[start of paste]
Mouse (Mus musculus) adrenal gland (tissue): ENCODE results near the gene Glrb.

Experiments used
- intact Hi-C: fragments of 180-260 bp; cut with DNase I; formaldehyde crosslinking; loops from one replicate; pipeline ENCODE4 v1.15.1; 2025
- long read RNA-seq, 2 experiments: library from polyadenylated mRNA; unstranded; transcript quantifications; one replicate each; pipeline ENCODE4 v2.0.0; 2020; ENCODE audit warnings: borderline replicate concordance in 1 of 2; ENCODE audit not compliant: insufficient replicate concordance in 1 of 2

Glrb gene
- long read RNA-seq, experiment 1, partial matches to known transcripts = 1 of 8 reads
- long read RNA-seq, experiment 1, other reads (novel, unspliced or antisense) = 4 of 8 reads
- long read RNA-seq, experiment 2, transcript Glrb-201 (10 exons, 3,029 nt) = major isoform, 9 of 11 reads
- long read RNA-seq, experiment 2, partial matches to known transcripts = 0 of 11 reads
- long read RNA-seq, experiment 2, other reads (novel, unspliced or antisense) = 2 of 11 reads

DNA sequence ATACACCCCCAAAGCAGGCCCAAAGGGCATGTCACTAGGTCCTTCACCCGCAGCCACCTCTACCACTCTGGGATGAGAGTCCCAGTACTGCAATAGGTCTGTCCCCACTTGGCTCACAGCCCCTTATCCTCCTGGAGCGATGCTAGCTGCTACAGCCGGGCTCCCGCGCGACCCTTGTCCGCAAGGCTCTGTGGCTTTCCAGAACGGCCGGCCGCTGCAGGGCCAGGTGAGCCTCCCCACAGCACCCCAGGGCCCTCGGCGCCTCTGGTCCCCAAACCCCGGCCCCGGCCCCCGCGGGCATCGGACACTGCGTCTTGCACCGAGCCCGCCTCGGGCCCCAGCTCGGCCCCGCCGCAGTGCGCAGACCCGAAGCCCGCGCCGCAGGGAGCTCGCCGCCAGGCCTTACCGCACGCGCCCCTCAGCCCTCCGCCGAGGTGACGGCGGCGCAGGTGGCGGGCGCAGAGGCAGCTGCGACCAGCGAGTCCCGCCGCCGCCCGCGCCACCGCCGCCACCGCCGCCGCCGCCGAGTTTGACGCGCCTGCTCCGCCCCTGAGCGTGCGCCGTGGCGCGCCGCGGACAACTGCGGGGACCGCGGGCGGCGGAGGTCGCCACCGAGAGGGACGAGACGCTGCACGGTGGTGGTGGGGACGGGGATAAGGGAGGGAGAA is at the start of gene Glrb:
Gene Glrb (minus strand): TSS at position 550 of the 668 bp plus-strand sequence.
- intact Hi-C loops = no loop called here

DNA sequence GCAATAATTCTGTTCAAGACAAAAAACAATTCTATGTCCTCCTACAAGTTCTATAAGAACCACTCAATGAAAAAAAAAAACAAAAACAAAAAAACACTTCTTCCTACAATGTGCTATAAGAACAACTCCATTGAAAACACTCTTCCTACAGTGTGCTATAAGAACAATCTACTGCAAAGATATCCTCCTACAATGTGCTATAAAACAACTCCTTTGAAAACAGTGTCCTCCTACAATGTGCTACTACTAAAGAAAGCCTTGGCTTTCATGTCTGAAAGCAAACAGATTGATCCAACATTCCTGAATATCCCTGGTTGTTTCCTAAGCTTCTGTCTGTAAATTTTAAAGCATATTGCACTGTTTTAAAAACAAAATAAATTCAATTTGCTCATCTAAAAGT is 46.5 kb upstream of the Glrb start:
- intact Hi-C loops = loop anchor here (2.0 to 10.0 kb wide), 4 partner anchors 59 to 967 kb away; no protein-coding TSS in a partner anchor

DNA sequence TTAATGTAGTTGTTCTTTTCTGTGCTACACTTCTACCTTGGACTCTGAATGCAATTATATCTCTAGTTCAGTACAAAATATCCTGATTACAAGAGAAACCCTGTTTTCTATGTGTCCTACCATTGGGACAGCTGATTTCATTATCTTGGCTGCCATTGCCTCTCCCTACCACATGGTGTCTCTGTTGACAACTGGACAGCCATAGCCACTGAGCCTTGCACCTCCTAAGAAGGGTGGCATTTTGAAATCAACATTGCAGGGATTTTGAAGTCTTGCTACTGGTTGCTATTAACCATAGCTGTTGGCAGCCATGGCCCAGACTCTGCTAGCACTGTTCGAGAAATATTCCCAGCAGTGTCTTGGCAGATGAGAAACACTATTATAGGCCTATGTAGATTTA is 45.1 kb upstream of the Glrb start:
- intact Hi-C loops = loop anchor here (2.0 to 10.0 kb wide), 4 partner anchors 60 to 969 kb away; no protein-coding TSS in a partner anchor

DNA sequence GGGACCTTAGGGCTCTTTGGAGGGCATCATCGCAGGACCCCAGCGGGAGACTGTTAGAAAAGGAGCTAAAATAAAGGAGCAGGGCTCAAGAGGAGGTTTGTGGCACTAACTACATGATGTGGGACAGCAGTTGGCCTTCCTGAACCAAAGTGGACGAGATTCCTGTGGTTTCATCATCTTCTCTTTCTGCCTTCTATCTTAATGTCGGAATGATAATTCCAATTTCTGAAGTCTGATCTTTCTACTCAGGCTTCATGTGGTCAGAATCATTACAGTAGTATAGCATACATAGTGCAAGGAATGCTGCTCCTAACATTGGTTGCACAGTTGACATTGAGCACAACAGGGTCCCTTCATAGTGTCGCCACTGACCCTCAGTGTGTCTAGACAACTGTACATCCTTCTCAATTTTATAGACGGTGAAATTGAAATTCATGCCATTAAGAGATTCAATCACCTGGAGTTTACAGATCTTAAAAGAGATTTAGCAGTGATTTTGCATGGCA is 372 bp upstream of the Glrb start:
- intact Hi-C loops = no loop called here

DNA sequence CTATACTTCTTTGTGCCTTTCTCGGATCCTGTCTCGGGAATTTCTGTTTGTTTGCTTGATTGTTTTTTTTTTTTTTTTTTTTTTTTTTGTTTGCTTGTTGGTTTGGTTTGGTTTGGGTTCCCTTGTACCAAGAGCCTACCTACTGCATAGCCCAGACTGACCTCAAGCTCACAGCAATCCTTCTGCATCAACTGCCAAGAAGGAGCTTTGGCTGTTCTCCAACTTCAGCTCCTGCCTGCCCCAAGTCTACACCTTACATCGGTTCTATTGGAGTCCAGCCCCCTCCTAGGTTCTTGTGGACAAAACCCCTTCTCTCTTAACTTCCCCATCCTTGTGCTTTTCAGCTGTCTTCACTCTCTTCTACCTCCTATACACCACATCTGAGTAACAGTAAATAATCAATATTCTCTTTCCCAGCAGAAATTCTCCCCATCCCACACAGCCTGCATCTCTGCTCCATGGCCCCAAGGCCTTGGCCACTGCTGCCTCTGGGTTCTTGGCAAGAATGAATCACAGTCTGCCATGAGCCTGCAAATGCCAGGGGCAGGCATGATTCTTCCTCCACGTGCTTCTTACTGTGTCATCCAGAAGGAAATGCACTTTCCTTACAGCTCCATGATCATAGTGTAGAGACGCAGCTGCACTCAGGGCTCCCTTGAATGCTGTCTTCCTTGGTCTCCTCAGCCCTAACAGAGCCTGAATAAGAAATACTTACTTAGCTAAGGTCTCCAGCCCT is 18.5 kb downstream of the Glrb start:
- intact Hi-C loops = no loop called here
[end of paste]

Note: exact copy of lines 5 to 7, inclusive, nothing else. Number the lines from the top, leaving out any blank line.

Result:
Glrb gene
- long read RNA-seq, experiment 1, partial matches to known transcripts = 1 of 8 reads
- long read RNA-seq, experiment 1, other reads (novel, unspliced or antisense) = 4 of 8 reads